More State Medicaid Programs Use Preferred Drug Lists To Manage Costs

Medicaid, enacted in 1965, is currently costing over $200 billion per year. With rapidly rising health care costs, including prescription drugs, state Medicaid budgets are feeling the strain. Like its effect on private insurance, prescription drug costs had the highest growth rate among Medicaid services, increasing approximately 19 percent over the past several years. To combat this trend, states are employing several strategies.

In particular, more states are concentrating efforts to control costs through preferred drug lists (PDLs). As of last September, 39 states had some type of control restricting access to certain prescription drugs. These controls have taken the form of PDLs, prior authorization processes, or prescription limits. Last year alone, 49 states had filed a total of 290 legislative bills concerning their pharmaceutical programs or policies. This year, there will be even more activity and uncertainty at the state level regarding drug costs.

“Despite all of this legislative activity, there is no guarantee that the states will see any savings,” says Brian Bamberger, president of MediMedia Information Technologies. “In fact, there is a growing body of evidence that says the opposite is true. Several studies have been published concluding that the more restrictions are introduced by states, the more patients move to higher-priced Medicaid services.” In addition, due to federal statutes, states have limited authority to adopt formularies.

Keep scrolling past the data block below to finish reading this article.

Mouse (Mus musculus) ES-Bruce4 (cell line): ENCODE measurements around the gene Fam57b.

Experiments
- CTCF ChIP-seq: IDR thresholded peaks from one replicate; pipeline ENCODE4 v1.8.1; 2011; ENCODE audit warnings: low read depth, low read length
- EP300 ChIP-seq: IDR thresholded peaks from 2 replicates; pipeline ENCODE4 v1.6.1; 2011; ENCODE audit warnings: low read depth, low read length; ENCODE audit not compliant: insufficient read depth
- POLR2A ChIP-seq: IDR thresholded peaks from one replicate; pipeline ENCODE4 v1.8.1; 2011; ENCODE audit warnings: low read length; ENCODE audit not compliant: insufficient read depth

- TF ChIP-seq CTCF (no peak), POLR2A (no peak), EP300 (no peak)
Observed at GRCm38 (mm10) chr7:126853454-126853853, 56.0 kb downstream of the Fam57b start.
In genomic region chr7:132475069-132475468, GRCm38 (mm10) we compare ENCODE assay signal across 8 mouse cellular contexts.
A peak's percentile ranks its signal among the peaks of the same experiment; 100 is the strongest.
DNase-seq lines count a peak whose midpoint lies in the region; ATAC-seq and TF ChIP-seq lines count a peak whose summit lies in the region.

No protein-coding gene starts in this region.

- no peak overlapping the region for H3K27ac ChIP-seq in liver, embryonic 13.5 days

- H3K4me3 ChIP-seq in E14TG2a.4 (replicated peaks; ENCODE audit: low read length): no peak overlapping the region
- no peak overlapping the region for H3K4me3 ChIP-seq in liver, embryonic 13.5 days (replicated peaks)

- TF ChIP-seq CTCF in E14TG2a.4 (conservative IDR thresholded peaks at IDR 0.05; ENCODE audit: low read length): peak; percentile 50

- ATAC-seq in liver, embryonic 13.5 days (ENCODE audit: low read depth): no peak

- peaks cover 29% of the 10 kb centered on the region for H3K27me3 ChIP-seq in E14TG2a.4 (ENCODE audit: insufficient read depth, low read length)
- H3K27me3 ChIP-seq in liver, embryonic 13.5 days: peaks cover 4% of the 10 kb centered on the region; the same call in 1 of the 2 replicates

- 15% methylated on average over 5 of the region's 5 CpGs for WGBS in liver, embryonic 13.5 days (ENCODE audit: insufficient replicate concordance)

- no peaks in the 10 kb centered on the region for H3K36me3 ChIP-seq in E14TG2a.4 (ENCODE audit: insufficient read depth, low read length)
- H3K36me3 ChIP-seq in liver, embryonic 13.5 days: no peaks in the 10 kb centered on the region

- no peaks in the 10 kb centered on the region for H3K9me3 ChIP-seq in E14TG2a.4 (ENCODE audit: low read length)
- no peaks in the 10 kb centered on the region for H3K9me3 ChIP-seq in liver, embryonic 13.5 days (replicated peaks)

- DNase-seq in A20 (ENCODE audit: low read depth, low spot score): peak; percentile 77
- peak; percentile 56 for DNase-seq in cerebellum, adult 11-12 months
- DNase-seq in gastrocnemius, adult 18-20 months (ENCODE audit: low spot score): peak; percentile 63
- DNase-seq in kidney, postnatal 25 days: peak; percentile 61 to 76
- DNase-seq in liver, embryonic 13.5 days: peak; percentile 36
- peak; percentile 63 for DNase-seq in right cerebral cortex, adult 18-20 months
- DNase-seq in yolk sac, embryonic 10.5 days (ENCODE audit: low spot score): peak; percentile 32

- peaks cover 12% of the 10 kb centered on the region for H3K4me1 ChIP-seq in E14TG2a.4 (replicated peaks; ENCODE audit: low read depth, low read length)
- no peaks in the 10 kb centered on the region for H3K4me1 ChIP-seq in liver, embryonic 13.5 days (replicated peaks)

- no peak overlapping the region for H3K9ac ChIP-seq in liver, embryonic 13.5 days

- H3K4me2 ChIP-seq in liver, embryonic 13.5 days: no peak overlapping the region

MediMedia Information Technologies has launched State Medicaid Monitor, a database service that includes copayment ranges, enrollment statistics, demographic statistics, prior authorization procedures, and excluded drug classes. The information in the monitor can be used to compare specific restrictions or policies regarding a specific therapy to any other state in the data source.

MANAGED CARE March 2004. ©MediMedia USA

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